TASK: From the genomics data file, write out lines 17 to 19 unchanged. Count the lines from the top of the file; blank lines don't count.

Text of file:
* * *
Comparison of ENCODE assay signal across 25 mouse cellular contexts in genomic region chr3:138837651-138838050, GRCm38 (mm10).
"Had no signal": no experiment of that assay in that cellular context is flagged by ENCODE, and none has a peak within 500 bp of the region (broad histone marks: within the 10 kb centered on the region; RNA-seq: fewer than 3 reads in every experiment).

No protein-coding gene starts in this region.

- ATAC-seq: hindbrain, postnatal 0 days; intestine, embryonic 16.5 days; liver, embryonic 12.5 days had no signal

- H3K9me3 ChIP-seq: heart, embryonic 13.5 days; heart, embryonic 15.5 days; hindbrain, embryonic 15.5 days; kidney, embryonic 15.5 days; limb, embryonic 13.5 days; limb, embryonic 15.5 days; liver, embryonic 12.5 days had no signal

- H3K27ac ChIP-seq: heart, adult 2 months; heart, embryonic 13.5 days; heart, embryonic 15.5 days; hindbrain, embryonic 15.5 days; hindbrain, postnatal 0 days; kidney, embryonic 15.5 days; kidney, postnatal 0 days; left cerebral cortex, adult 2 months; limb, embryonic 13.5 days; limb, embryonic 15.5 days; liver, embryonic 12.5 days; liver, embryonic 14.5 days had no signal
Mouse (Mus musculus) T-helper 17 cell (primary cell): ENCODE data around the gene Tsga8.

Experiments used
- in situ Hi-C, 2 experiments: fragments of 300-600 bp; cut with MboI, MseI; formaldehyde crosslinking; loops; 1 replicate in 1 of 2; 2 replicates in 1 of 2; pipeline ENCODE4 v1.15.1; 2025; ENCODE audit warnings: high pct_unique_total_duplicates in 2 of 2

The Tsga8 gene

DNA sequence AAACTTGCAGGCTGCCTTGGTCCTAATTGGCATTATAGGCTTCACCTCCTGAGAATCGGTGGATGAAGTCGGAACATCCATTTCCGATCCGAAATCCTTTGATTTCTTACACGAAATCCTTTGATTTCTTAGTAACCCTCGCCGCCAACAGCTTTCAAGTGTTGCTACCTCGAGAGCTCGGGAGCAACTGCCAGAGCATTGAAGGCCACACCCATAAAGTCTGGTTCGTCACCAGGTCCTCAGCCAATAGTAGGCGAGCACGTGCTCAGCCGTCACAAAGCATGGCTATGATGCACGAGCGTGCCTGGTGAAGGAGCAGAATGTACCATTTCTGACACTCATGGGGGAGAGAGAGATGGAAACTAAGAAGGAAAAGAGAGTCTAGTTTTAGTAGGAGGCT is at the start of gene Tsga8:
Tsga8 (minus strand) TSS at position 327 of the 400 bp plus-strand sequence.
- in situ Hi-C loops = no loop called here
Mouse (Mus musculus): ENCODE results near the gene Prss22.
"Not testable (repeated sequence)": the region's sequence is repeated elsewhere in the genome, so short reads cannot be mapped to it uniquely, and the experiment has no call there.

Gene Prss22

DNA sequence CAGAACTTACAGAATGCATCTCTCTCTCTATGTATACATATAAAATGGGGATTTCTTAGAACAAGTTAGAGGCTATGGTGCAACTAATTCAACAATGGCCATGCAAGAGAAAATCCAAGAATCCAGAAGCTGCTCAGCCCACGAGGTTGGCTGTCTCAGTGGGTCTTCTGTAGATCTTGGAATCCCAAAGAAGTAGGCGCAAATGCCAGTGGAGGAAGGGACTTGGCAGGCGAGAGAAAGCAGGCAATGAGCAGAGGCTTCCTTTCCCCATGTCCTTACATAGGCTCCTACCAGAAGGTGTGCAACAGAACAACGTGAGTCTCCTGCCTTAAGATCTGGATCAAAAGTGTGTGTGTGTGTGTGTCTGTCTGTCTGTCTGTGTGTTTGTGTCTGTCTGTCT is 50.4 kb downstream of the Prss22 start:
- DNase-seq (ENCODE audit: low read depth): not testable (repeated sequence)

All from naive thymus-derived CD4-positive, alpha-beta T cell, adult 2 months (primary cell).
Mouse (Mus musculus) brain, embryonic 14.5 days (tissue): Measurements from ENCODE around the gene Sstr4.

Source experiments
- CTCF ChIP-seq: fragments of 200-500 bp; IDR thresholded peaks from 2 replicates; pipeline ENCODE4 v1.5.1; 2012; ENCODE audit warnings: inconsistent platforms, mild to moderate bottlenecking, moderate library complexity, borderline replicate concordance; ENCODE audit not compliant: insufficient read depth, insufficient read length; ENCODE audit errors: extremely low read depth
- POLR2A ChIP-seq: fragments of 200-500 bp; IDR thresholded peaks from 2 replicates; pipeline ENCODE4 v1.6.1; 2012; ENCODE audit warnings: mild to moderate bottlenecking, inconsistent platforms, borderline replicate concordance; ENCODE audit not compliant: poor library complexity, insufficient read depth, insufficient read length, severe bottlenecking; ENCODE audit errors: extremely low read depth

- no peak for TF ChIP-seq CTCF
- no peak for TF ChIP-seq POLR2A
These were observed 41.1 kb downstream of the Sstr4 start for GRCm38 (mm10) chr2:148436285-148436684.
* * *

DNA sequence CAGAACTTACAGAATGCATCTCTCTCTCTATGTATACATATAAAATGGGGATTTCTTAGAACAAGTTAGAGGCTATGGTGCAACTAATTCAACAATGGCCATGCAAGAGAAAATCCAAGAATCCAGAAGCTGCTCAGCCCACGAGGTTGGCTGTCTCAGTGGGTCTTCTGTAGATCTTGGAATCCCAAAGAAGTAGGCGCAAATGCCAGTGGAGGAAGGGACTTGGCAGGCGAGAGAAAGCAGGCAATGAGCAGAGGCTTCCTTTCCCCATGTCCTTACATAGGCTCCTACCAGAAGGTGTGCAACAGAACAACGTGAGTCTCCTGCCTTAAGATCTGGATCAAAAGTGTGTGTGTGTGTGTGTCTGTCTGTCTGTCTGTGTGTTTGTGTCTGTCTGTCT is 50.4 kb downstream of the Prss22 start:
- DNase-seq (ENCODE audit: low read depth): not testable (repeated sequence)

All from naive thymus-derived CD4-positive, alpha-beta T cell, adult 2 months (primary cell).